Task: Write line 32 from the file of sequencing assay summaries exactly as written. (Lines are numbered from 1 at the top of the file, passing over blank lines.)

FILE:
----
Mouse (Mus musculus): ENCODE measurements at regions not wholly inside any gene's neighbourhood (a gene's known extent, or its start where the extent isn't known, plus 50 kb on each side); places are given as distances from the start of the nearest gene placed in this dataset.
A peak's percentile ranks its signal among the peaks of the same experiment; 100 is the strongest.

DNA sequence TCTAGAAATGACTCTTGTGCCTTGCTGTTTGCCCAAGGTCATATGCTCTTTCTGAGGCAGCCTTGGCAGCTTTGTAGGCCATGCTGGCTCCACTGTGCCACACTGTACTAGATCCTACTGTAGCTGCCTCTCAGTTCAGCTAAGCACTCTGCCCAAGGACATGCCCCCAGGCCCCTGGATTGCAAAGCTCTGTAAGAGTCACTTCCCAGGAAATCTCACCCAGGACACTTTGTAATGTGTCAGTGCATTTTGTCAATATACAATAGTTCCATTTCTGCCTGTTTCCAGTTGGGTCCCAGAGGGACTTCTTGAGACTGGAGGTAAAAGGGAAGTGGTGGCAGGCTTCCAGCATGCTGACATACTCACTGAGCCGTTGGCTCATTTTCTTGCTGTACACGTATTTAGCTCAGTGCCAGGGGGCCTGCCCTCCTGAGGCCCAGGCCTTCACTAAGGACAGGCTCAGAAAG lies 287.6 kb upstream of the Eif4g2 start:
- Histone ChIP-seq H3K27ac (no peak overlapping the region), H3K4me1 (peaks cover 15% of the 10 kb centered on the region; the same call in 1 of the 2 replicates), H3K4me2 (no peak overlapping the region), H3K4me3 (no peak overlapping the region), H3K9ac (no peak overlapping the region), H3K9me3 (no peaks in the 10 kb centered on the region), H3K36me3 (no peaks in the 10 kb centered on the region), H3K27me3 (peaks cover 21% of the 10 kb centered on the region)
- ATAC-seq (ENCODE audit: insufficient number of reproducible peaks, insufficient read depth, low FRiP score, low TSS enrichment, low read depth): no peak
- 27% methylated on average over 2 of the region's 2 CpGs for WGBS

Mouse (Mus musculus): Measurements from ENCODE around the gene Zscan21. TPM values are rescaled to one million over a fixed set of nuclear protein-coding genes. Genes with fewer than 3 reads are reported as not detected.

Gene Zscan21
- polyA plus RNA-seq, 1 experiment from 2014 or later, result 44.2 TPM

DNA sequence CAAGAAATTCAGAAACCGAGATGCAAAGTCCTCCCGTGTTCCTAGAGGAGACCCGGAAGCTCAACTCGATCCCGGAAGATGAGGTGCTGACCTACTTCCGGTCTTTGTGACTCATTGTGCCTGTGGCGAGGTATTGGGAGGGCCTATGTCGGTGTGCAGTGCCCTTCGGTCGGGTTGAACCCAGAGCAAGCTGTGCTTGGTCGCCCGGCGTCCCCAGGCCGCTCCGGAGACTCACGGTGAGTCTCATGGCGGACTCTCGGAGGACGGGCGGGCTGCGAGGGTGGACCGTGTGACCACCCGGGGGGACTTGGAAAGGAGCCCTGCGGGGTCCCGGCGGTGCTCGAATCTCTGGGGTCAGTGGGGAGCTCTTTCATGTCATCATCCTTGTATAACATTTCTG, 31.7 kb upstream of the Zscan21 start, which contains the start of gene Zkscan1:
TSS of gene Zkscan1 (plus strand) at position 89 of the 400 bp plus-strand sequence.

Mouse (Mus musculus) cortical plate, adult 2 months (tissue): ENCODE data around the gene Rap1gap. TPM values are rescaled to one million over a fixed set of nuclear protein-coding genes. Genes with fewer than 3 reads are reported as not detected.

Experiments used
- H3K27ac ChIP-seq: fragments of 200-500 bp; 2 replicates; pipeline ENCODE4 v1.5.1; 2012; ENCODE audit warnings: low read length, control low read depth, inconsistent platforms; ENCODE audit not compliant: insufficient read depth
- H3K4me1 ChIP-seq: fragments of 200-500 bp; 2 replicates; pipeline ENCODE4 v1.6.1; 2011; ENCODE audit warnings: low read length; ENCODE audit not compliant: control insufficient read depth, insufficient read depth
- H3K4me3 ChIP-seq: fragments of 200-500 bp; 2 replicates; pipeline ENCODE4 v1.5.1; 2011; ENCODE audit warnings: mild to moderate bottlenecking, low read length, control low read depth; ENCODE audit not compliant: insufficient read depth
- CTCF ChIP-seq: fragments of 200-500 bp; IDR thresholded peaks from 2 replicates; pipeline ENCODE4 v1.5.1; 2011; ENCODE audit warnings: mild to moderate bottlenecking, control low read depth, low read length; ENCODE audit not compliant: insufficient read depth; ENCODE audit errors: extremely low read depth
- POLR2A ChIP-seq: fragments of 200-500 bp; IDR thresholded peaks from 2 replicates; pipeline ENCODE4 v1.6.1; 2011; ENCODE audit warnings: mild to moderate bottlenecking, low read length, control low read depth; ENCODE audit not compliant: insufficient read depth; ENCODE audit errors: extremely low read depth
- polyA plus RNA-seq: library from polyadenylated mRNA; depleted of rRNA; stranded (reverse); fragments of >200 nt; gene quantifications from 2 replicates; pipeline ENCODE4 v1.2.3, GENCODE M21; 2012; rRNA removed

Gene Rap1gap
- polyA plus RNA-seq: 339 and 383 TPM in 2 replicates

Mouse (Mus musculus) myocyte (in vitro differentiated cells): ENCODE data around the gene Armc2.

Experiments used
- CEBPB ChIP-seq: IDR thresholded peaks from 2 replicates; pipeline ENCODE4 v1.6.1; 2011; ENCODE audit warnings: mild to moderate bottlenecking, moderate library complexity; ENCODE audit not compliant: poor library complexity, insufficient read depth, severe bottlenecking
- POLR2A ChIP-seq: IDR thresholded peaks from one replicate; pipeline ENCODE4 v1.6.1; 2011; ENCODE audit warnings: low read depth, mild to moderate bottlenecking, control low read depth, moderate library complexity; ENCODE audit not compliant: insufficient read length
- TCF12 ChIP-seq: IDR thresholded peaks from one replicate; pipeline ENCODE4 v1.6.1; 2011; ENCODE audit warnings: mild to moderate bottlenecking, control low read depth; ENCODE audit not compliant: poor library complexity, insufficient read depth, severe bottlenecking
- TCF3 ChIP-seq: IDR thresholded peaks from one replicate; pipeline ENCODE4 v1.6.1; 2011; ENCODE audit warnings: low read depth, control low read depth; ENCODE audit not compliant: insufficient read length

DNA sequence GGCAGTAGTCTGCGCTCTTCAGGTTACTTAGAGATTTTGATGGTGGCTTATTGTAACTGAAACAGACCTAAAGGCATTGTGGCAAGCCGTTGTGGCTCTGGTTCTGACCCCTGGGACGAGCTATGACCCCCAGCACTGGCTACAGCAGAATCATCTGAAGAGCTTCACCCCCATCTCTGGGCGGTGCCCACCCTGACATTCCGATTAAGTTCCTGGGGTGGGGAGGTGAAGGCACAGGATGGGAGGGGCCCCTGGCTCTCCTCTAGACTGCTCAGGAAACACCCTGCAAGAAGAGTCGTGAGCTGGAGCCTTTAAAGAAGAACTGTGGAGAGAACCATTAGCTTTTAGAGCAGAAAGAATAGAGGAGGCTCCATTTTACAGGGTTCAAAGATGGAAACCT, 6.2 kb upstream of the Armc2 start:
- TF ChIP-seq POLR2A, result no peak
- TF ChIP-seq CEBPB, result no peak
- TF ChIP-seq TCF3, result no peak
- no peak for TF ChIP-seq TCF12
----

- no peak for TF ChIP-seq TCF12